How It Works

Here’s the most interesting thing I witnessed this Thanksgiving break, if by “interesting” we can stretch the meaning to mean “crushingly depressing,”–a boy who gets the shit beat out of him by his step-father and who watches his mother get the shit beat out of her sitting around telling the most deeply misogynistic jokes and reporting that they’re funny because they’re true.

It occurs to me watching this that this is how this shit gets perpetuated.  It doesn’t matter if you love your mother, if you see her being beat, even if you believe with all your heart that she’s a good woman, with the emphasis on “good,” it’s not enough to outweigh the belief that, because she’s a woman, her fundimental condition is as a person who deserves this.

You see what I’m seeing?  In order to make sense of his life, of a woman he loves who can’t protect him or herself, he comes to believe that she really, really can’t because of some fundimental defect that is inherent in her being a woman; all women suck, she just sucks a little less.

And I thought, so this is how it works, how it gets perpetuated, generation after generation.

10 thoughts on “How It Works

  1. What? Who did this happen to? Because you didn’t link a news story, it appears it happened to somebody close to you or in your family. If so, did you call DCS?

  2. Bingo. It also begins to seem normal and something that “just happens” and then it gets repeated again by the next generation because “that’s how you deal with things.”


  3. It is sad, and while not exactly stunning, to actually see it first hand adds a rawness to the fact. So many pathological behaviors are also applicable to what you describe.

    Alcoholism, suicide, sexual abuse. All off the top of my head, all things that, as Saraclark points out, can gain normalcy in a family.

    I guess the flip side of that coin is that positive traits, loving relationships, responsible use of alcohol, slow tempers, etc. etc. are also be passed down in families as well.

  4. Not just that “all women suck; she just sucks a little less,” but that, if she is a good woman, and she takes this abuse, by definition good women take abuse. That is incredibly sad.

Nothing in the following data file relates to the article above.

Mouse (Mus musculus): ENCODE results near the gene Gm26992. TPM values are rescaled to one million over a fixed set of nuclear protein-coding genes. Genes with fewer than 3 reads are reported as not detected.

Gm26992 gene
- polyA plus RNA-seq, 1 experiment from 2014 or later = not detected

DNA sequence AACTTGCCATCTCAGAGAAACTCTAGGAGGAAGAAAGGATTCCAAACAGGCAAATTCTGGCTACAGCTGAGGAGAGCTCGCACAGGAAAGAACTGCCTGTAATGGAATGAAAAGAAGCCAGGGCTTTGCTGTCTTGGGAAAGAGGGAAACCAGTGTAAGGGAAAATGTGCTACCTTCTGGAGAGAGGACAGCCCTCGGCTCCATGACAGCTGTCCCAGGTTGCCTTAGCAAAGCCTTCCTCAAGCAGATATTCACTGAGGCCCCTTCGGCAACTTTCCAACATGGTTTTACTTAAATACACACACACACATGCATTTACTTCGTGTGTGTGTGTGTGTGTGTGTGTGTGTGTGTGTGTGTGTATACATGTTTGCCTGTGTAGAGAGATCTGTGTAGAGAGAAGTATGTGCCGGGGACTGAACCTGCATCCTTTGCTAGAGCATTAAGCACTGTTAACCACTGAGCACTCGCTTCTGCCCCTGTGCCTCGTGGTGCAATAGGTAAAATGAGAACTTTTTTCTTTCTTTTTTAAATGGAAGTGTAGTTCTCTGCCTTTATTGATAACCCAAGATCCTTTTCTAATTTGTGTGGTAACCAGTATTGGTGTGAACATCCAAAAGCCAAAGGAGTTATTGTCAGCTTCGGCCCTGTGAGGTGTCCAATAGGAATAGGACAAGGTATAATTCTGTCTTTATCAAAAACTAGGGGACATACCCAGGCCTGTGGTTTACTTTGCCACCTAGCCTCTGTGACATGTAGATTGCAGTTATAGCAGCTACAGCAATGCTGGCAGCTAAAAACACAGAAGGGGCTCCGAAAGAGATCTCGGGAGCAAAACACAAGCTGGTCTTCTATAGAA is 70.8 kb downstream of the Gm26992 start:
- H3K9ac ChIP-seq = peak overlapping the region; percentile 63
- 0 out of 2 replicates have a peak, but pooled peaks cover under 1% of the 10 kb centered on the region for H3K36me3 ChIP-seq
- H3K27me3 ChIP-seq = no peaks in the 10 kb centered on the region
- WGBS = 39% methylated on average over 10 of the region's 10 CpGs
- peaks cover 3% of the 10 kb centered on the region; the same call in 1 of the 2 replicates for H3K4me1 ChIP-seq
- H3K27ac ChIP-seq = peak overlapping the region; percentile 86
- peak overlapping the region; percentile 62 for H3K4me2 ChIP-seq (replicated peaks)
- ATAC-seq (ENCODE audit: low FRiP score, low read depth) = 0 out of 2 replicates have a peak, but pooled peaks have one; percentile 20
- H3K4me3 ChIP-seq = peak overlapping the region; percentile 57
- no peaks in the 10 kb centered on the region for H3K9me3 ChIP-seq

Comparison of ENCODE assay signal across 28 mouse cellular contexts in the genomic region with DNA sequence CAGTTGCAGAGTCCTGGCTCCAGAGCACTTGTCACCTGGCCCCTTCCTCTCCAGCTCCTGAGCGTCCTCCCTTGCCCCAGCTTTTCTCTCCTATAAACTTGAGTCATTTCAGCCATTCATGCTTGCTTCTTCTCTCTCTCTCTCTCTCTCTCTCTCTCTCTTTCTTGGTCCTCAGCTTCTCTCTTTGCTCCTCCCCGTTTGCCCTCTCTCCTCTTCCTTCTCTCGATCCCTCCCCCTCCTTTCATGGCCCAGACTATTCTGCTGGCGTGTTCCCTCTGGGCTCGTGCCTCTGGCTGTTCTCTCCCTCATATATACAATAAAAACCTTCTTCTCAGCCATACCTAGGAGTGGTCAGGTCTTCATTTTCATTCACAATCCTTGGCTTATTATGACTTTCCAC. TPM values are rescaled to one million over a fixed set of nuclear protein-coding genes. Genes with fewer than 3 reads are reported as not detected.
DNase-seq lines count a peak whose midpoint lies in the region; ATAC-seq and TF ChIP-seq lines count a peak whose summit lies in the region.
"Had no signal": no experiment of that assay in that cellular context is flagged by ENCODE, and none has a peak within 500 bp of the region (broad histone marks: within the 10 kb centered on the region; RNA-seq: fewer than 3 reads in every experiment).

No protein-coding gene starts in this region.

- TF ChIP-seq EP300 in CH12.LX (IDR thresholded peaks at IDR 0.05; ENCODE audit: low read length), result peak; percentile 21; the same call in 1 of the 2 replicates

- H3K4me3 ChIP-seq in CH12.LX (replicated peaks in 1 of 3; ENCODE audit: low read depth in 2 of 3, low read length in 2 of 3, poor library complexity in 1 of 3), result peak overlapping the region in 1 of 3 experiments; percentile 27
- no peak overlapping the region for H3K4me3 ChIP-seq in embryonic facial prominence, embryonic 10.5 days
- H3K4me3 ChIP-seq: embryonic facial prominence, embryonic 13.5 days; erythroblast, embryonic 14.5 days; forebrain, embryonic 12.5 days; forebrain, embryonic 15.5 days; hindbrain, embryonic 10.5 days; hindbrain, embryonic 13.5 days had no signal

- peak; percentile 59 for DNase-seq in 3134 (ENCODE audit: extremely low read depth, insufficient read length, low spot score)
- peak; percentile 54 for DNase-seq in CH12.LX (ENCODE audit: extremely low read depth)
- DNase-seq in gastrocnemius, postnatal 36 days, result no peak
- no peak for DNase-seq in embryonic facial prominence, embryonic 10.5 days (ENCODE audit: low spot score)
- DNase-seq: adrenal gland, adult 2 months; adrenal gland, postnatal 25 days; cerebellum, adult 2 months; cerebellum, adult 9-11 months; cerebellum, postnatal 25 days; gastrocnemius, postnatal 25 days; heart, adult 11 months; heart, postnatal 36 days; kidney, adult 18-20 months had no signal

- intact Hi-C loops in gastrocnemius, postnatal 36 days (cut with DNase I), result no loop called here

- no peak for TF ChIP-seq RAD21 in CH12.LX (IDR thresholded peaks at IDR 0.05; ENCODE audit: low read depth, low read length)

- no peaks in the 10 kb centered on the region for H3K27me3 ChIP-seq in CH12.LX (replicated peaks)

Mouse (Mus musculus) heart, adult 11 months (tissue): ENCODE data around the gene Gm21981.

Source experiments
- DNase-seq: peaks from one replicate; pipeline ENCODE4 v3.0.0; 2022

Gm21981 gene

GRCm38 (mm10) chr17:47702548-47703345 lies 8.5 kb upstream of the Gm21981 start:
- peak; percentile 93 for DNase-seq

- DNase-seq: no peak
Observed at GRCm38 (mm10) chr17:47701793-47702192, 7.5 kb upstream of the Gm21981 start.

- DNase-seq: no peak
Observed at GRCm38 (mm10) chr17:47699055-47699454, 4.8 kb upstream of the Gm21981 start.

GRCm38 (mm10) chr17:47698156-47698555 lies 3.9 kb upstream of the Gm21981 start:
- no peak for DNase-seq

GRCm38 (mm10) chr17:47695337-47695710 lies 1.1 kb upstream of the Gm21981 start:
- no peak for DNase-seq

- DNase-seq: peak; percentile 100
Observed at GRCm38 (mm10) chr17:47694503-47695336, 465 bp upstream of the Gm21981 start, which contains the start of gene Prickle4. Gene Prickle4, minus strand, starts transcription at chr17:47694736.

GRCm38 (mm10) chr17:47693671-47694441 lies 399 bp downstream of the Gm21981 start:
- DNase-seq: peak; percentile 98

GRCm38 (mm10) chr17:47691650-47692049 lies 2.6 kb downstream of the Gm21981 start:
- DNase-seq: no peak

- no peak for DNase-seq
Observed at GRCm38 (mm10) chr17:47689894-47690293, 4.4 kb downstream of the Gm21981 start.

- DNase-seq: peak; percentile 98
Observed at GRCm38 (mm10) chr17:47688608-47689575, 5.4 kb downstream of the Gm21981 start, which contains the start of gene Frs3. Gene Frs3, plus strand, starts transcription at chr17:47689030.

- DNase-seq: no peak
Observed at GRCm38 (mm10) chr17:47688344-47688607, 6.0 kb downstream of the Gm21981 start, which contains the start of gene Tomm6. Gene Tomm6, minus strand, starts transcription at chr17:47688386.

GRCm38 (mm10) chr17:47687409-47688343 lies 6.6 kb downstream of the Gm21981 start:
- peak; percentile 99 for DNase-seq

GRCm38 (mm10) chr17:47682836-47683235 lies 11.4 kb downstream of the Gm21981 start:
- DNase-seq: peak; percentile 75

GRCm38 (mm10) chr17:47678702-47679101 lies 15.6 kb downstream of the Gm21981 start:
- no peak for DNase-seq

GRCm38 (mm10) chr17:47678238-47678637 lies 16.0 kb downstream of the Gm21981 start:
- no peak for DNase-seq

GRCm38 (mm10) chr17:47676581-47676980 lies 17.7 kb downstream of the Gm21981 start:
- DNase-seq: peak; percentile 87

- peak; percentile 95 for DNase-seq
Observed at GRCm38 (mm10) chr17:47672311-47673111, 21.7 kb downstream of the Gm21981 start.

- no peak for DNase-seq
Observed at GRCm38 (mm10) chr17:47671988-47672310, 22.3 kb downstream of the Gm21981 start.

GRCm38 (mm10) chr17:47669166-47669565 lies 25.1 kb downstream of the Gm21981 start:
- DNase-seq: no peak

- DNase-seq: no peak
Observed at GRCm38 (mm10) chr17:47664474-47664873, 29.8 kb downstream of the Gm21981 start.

5. Don’t forget that the culture at large (e.g. TV and movies) is also feeding him two messages: (1) men who are boorish pigs, especially to women, are cute (so there’s nothing wrong with his step-father’s behavior), and, all the same, (2) lots of women are young, shapely, sexy, don’t take any shit from anyone, and are so together that if someone does try to abuse them they deck the bastard but also walk off completely unconcerned and unaffected by the experience (so his mother is doubly a loser by not measuring up to this). Ugh.

    I have become very glad that my father banned television from our house when I was a kid; as it was, the nm of 40 yeas ago had problems with my poor abused and insulted mother not baking cakes as perfect as they looked in the magazines, and I can’t imagine how I would have blamed her if she’d had to live up to TV moms as well.

  6. It’s tough. He’s in a rough spot and his step-dad seems to have this whole “abusive asshole” thing down pat. If he stands up for himself, his step-dad just takes it out on his mom. He’s not allowed to give anyone his address, so no one except his dad can call DCS and… well… I think we all know that’s not going to happen.

    He has this dream of going to live with his dad when he’s 13. I will fall on the floor in despair if I have to talk too much about it, but I just don’t see how that can ever happen. His dad doesn’t actually live any place and even though he knows how important it is for his son to be able to come and live with him, he’s not making any effort to find a place his son could come live with him at.

  7. Oh how this makes my heart hurt! My oldest has asked me things like “do you and dad ever fight?” which is a funny question (when you realize that pesimst and I are headstrong and will bicker over how to load a dishwasher, just for the thrill of debating and arguing) until it’s followed by the comment “I mean like really fight. Like hit each other and stuff” because it’s what he sees at his mother’s. Blessedly, we have custody, but we can’t revoke her visitation (it’s been tried).

    How to stop the cycle? Ohhhhh, I wish I knew!

  8. Jeez having horrific shit in your family is no fun, double no fun if kids are involved.

    My dear, you’re an aunt. Aunts can do stuff even if they don’t know addresses or live in other states or whatnot. You can get guidance from state agencies on how to proceed given the mess you know about. And the nephew doesn’t have to stay with your brother – he could stay with your folks or with you. Not ideal, but it happens all the time.

    I know it’s annoying having strangers give advice when your family situation is complicated and thorny and unique. I guess all I’m saying is that this kid is effectively being failed by both parents – so if someone who is not a parent doesn’t step in, his life is going to keep going down shit highway.

  9. Yeah, it’s complicated, in that there’s a lot going on I’m not saying just because it’s too messy and alarming. But it all boils down to the fact that my parents are in no position to take him in (though it pisses me off that my brother seems completely unwilling to see that) and… how to put this?… He would not want to live with us due to our cultural differences.

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